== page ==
She also says, “Burmese are highly valuable ‘goods’ because as refugees they are not accepted by their own country.”
Some victims who are sold to traffickers had even registered as refugees with the UN refugee agency. But, says Aegile Fernandez, Malaysia has not signed the UN refugee convention so the migrants’ refugee registration goes unrecognised and is of no help. As of last March, the United Nations had registered 42,300 Burmese migrants in Malaysia as refugees.
By most accounts, Burmese migrants in Malaysia have a “unique” experience among foreigners working here. Local rights groups say, for instance, that if Malaysian authorities arrest undocumented migrants from Indonesia, the Philippines, or Bangladesh, they are returned to their home countries through government-to-government cooperation.
But Burma’s military rulers refuse to cooperate with any country that has detained illegal Burmese migrants. Then again, even Burmese who are here legally have found out that they cannot get routine help from the Burmese embassy in Kuala Lumpur. Sometimes, the Burmese embassies in Thailand and Malaysia even post notices in Burmese that read: “Come in person, but don’t come with a problem.”
Migrants and analysts alike, however, also point out that officials in many ASEAN countries still view migrants as “enemies” even though many significant industries and businesses in the region survive largely because of their employment of illegal migrant workers.
Still, there are indications that the publicity the issue has been getting of late has at least prompted a few Malaysian legislators to twitch somewhat in their seats. In fact, Klang MP Charles Santiago, in reaction to the U.S. Senate report, declared in a Parliament speech last April: “I call upon the newly minted Home Minister Datuk Seri Hishamuddin Tun Hussein to open a new investigation on the matter and consider the 10 proposals of the Lugar report including the implementation of the country’s Anti-Trafficking Law, ASEAN’s Declaration on the Protection and Promotion of the Rights of Migrant Workers, and the immediate ratification of the UN 1967 Refugee Convention – with a view to protect and promote the rights of migrants and refugees in the country and region.”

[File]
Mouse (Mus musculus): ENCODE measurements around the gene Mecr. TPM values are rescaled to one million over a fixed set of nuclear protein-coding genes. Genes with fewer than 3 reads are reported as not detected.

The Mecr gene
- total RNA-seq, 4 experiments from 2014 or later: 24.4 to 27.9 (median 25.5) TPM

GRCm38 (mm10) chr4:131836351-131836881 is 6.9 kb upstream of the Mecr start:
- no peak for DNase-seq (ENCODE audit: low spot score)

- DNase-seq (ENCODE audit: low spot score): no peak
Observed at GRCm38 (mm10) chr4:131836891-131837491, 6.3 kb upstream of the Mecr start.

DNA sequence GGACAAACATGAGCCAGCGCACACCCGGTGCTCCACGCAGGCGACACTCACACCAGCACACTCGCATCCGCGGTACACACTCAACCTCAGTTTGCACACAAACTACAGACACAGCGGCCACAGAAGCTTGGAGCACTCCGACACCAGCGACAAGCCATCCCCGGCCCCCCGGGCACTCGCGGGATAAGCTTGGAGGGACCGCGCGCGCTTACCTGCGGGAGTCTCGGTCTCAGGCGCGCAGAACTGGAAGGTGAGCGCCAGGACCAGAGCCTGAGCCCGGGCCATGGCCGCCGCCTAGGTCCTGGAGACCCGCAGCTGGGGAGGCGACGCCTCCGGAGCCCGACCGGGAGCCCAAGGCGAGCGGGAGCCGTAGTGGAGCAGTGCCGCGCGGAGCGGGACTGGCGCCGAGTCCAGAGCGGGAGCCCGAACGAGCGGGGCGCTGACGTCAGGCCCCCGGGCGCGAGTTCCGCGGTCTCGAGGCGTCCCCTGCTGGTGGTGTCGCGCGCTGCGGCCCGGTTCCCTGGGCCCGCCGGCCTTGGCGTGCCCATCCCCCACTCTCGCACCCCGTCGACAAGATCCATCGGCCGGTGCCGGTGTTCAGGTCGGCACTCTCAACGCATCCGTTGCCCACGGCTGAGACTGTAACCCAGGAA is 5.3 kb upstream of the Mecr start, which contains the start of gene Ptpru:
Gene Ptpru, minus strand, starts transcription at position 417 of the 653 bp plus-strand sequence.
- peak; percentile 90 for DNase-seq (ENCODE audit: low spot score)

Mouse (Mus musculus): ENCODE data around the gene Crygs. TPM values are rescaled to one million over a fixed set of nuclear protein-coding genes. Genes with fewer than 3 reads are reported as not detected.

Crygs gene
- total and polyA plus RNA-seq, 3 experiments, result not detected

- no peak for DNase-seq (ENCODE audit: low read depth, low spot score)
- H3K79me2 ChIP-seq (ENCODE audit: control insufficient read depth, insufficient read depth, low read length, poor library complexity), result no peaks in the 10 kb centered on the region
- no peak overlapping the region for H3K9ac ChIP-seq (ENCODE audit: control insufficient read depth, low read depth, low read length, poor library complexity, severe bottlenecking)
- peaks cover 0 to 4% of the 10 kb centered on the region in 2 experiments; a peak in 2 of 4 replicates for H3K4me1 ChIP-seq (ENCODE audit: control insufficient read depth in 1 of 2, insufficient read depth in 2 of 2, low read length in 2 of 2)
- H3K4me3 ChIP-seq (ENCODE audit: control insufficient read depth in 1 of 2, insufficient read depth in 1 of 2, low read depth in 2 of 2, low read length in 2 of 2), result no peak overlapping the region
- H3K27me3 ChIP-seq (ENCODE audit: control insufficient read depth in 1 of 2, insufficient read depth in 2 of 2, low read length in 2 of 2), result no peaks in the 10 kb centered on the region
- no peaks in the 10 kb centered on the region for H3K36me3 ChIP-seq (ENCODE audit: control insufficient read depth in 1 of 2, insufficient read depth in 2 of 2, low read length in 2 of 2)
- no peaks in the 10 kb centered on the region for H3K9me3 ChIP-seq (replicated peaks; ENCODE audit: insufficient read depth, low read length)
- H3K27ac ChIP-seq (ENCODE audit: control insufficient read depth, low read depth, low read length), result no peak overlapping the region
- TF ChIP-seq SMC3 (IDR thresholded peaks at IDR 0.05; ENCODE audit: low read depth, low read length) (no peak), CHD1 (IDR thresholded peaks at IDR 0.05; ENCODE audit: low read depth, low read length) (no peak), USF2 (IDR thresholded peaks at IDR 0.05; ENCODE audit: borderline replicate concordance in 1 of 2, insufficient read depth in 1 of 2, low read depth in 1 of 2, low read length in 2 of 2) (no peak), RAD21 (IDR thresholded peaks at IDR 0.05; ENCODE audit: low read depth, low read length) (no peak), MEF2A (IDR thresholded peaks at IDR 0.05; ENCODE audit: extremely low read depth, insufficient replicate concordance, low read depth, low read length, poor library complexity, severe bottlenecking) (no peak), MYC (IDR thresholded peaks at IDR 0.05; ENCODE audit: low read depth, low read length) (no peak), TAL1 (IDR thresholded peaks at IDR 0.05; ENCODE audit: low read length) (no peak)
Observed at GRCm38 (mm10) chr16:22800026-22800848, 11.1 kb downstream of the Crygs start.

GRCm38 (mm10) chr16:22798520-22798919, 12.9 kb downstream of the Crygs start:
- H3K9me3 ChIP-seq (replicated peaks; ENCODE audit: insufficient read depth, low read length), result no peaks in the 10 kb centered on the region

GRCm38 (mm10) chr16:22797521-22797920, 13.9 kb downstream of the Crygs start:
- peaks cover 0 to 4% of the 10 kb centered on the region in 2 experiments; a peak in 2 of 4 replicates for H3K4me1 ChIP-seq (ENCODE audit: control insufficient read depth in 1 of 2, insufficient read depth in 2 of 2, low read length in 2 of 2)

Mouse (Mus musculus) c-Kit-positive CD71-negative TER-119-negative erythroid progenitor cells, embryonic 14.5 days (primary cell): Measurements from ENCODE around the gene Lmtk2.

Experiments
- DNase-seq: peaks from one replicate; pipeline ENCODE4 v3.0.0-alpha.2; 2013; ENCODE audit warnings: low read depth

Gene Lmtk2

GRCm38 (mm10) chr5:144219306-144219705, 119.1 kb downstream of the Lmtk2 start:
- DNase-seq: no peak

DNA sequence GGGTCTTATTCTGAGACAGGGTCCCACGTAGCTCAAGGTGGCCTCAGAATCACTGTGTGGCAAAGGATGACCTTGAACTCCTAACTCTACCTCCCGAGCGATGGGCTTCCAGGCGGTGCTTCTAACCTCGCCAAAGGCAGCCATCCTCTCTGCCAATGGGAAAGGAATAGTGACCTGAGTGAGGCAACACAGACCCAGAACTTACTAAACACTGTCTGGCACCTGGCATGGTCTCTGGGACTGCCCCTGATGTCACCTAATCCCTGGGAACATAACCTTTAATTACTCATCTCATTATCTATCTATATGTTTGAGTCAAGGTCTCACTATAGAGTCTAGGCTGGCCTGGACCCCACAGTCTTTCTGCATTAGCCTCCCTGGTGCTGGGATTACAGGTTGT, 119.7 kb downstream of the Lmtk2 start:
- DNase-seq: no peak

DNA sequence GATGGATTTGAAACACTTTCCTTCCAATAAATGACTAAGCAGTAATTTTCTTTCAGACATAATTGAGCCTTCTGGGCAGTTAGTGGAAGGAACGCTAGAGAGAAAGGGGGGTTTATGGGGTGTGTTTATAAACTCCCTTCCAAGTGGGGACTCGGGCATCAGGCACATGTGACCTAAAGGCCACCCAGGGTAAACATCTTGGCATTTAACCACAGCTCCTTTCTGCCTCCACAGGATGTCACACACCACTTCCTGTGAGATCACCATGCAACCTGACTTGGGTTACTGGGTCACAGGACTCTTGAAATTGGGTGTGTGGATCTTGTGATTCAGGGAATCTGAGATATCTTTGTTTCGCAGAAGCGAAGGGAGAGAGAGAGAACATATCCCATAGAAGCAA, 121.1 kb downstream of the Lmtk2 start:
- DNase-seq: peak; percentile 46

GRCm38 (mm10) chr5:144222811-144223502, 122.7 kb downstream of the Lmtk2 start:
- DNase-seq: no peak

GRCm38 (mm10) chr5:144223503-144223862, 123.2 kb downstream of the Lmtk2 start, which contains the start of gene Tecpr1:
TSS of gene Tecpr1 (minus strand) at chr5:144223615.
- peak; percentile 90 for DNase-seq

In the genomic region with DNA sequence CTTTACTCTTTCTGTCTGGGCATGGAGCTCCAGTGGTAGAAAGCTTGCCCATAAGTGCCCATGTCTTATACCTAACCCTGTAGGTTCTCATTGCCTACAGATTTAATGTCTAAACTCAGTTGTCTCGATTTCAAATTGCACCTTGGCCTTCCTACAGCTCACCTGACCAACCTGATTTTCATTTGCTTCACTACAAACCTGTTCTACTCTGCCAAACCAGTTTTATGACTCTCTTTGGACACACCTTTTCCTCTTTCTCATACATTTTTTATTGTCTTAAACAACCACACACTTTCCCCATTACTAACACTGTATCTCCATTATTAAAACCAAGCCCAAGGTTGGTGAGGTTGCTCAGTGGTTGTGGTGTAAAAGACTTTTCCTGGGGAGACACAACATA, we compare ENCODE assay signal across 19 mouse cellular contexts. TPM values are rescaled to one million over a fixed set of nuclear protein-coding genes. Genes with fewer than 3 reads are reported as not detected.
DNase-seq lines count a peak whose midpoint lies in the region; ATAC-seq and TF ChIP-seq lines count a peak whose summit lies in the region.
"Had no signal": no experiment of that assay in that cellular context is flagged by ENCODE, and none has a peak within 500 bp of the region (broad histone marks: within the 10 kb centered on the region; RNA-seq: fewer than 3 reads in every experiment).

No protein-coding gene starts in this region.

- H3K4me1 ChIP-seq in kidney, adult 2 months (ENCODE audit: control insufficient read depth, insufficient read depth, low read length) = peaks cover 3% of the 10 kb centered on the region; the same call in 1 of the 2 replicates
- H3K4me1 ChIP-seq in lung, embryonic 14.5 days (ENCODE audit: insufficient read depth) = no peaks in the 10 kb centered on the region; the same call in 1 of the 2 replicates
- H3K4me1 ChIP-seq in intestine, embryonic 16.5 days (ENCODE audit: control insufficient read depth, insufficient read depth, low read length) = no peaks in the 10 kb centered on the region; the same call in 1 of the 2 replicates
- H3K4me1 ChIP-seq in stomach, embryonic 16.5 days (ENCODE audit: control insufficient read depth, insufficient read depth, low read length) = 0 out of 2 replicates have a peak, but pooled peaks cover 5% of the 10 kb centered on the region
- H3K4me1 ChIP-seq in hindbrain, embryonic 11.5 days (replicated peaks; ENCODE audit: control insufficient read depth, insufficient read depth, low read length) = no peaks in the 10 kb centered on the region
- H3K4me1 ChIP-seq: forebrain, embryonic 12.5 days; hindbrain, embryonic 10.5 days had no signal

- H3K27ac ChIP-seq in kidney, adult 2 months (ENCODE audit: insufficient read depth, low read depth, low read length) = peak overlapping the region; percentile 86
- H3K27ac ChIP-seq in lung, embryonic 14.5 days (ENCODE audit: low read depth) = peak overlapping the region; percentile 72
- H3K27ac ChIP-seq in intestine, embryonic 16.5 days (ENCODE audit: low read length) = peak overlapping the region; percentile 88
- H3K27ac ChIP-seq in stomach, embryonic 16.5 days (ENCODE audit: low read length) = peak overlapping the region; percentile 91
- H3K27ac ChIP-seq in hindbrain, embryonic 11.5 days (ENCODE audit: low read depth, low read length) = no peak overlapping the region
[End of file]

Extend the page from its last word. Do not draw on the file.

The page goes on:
Yet he had also observed earlier in the same speech: “ASEAN (members)… pretend they are limousine liberals while in reality, turn a blind eye to the gross violations of human rights by the (Burmese) military.”
“The 10-member bloc’s non-interference policy,” he had added, “further cushions the Burmese military from the need to be accountable to the killings and disappearances of hundreds of thousands of Rohingyas, Karens, Chins, and other minority clans.”
Tenaganita’s Aegile Fernandez, for her part, says, “I do not see any good prospect for Burmese migrants and refugees unless governments in the region give up their bad policies on migrants. We need the governments to take real action against corrupt immigration officers. However, it will be difficult because the immigration department is also the government itself.”
In the meantime, Burmese migrants in Malaysia simply try to keep avoiding getting into the hands of corrupt local officials and traffickers.